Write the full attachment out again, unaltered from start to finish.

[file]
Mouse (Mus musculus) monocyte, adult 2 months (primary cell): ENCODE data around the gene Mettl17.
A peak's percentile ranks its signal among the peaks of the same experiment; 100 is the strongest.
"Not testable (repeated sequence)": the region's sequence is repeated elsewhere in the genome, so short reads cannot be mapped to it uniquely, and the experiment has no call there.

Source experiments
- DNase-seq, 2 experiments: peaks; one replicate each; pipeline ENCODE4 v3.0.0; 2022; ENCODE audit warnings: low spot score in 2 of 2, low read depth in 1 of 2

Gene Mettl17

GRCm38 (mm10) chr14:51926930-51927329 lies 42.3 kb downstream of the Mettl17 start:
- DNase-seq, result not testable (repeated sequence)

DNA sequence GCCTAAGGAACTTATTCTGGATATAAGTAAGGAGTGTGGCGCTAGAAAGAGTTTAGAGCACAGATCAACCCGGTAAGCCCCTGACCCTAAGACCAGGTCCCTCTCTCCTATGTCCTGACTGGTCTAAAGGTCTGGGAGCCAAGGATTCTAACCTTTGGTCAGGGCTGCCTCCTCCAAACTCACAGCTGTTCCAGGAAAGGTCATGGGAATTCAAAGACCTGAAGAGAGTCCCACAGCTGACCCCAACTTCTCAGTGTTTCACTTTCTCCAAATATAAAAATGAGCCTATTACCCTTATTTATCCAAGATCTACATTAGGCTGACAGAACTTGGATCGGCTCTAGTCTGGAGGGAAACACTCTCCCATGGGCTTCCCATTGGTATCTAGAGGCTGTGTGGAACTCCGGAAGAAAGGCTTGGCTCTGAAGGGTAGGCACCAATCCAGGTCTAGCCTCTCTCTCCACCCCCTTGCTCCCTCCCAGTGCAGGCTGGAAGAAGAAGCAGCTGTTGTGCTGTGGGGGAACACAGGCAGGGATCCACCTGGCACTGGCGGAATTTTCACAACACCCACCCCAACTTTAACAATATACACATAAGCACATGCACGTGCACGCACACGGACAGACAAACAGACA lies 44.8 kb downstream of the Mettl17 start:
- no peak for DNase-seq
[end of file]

Mouse (Mus musculus) monocyte, adult 2 months (primary cell): ENCODE data around the gene Mettl17.
A peak's percentile ranks its signal among the peaks of the same experiment; 100 is the strongest.
"Not testable (repeated sequence)": the region's sequence is repeated elsewhere in the genome, so short reads cannot be mapped to it uniquely, and the experiment has no call there.

Source experiments
- DNase-seq, 2 experiments: peaks; one replicate each; pipeline ENCODE4 v3.0.0; 2022; ENCODE audit warnings: low spot score in 2 of 2, low read depth in 1 of 2

Gene Mettl17

GRCm38 (mm10) chr14:51926930-51927329 lies 42.3 kb downstream of the Mettl17 start:
- DNase-seq, result not testable (repeated sequence)

DNA sequence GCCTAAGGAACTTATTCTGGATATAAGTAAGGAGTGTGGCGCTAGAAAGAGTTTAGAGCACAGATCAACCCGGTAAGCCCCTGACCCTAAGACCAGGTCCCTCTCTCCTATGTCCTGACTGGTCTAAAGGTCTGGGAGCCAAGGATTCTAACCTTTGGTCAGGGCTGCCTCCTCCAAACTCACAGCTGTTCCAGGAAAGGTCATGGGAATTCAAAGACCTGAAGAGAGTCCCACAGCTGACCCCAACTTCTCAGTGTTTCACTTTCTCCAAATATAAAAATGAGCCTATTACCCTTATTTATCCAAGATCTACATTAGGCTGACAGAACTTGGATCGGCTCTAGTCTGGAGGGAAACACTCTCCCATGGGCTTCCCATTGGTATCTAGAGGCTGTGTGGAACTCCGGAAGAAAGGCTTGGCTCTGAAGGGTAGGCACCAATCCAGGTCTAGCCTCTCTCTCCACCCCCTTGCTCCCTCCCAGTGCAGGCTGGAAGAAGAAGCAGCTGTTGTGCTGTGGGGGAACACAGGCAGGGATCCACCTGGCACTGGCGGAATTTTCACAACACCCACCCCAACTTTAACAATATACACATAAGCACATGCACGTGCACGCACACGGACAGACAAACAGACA lies 44.8 kb downstream of the Mettl17 start:
- no peak for DNase-seq